Your reporters have ignored this rigorous and inclusive process to build narratives on unsubstantiated outlier opinions.

While outlier views are welcome and necessary for the advancement of science, they should never be given more weight than majority views that have survived multiple tests. Current methodologies provide actionable models that work better than alternatives until something better comes along, at which point they change – but only after that better way passes the same tests that the earlier ones did.

Below, you will find annotated versions of two of the three stories as they appeared in the English version of your publication. We have not annotated the first but instead linked to a rebuttal posted by one of the aggrieved parties.

As you read these stories in context, you will find a pattern of distortion that cannot be dismissed as mere incompetence but instead indicates a willful intent to mislead.

Verra recognizes and respects the need for reporters to speak off the record, especially when the subject matter is something as complex as carbon finance. Nonetheless, if your reporters wish to challenge our account of the correspondences that led to this rebuttal, we will gladly grant permission to openly share the private correspondences they have had with us, provided you grant us the same privilege.

First Story

Headline: Indonesian carbon credit project appears to betray its purpose

The story focused on an Indonesian project implemented when local regents were rushing to issue concessions for agricultural development on peatland forests. Your reporters claimed, wrongly, that a federal moratorium on these activities protected the areas that the project saved – ignoring the fact that the moratorium came later and applied only to new permits.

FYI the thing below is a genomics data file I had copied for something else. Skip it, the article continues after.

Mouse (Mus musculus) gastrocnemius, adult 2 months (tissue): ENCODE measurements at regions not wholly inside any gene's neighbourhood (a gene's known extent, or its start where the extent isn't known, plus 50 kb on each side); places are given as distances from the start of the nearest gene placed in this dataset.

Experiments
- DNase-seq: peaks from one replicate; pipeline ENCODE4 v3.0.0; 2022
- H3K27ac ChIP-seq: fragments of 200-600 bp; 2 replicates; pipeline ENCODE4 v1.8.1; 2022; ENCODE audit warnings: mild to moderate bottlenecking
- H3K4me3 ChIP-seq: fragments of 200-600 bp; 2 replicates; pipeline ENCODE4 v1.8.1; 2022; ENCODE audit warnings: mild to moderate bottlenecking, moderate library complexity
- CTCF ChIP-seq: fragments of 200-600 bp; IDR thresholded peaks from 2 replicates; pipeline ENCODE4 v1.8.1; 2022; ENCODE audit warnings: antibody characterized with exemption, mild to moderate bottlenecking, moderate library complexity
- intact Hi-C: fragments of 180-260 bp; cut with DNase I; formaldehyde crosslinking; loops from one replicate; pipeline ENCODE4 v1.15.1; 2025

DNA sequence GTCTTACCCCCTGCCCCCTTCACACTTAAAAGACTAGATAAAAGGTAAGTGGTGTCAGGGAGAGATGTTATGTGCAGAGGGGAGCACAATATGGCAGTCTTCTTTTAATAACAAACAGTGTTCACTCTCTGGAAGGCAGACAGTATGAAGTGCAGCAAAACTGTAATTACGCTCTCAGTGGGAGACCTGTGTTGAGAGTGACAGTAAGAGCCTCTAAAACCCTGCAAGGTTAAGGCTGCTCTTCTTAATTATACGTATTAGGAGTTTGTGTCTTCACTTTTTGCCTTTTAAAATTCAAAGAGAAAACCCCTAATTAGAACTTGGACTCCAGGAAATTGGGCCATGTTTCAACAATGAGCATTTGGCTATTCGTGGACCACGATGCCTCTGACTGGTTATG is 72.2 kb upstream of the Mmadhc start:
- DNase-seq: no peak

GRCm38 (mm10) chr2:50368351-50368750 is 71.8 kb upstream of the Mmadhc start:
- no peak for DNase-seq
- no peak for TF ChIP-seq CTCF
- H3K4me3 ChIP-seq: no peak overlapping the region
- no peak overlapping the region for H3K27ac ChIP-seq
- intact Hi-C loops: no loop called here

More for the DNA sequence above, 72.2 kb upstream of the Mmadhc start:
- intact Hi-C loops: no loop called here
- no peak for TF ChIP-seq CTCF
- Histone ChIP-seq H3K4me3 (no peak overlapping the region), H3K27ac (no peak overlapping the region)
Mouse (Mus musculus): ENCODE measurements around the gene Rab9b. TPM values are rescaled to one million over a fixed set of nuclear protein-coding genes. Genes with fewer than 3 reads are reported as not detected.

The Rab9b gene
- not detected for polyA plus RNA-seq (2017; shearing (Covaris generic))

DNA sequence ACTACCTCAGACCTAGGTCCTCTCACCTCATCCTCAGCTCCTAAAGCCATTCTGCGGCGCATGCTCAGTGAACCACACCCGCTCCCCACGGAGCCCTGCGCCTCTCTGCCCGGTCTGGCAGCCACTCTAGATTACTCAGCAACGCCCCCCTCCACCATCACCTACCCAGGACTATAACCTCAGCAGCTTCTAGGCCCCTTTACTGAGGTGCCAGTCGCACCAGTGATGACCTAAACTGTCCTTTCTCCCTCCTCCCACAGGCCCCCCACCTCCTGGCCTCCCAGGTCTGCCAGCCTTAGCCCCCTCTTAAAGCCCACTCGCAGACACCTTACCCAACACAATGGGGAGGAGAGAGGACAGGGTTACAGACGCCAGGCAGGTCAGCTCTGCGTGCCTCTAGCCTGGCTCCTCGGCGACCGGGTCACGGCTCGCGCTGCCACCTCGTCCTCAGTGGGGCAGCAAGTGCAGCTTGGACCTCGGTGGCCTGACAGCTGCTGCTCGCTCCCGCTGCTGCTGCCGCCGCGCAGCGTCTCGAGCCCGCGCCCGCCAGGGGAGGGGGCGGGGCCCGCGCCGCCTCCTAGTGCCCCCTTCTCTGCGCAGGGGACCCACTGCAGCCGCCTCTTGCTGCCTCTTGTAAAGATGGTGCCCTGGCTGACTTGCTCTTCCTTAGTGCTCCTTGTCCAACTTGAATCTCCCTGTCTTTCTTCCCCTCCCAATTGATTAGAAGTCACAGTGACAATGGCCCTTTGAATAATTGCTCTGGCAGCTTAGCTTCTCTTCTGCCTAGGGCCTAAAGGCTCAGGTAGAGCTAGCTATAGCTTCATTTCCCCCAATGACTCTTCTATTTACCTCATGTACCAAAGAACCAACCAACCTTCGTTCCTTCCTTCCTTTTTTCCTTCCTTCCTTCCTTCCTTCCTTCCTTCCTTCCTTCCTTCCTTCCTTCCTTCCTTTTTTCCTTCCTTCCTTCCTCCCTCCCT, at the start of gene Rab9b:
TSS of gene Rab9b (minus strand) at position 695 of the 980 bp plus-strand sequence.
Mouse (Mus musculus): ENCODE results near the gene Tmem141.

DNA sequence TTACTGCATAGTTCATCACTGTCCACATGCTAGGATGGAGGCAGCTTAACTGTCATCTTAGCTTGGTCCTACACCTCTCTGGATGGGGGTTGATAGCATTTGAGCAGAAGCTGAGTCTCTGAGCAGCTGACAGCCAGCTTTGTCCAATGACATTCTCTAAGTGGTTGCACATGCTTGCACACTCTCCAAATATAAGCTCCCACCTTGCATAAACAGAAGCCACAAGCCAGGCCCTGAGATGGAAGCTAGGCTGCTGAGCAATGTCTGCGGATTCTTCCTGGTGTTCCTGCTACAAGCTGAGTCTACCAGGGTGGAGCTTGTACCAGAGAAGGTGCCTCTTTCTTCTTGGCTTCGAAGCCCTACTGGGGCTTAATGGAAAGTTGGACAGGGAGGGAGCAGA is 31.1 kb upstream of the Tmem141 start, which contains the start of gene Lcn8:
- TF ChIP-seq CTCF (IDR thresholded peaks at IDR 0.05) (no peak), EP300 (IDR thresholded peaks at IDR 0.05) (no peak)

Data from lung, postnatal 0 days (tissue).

“As explained to the journalist, the baseline assessment reflects the situation at the time and most probable outcome for the forest area in 2010 which, as described in the PDD, is that permission would have been granted to three companies for industrial plantation forest,” wrote the project proponent, Permian Global Capital.

You can find their full rebuttal here.

You can find Verra’s rebuttal here.

Second Story

Headline: Opaque carbon credit market undermines fight against climate change

The reporters reference an “opaque” carbon market but then build the entire story on information from the Verra registry. This is inherently illogical because it demonstrates the market’s transparency.

Sub-Header: Companies flock to cheaper CO2 offsets, whose effect is hard to gauge

Caption: Many carbon emissions offsets are issued based on forest preservation efforts, but the effectiveness of such projects is difficult to measure over the long term.

Yes, it’s difficult to measure the effectiveness of such projects, but that’s why thousands of scientists, economists, and stakeholders spent decades developing the procedures for doing it right.

The methodologies in question draw on time-tested practices from fields as diverse as environmental impact assessment, forestry, and rural planning. They also update over time as reality changes and science advances. By stating it’s “difficult,” your reporters imply they are unreliable. This is only true if you compare them to imagined states of perfection – a hallmark of the science denial movement.

Nearly 40 percent of carbon credits purchased by companies are more than five years old, new Nikkei analysis of global data shows, a trend that experts say threatens progress on cutting greenhouse gas emissions.

This “trend” is neither new nor nefarious. Indeed, the chronic oversupply of REDD+ credits was a dominant theme in the marketplace for a decade, and it emerged because governments and NGOs recognized both the urgent need to save forests and the slow pace of climate policy. In response, they encouraged carbon crediting programs to promote early action.

The strategy worked, and early movers took on tremendous risk to save vast swathes of forest. The challenge now is to secure the gains already made and expand to larger areas.

Your reporters, however, argue that we should renege on commitments to early movers because the rest of us took too long to wake up.

A carbon credit is a tradable right that allows the holder to emit 1 ton of CO2.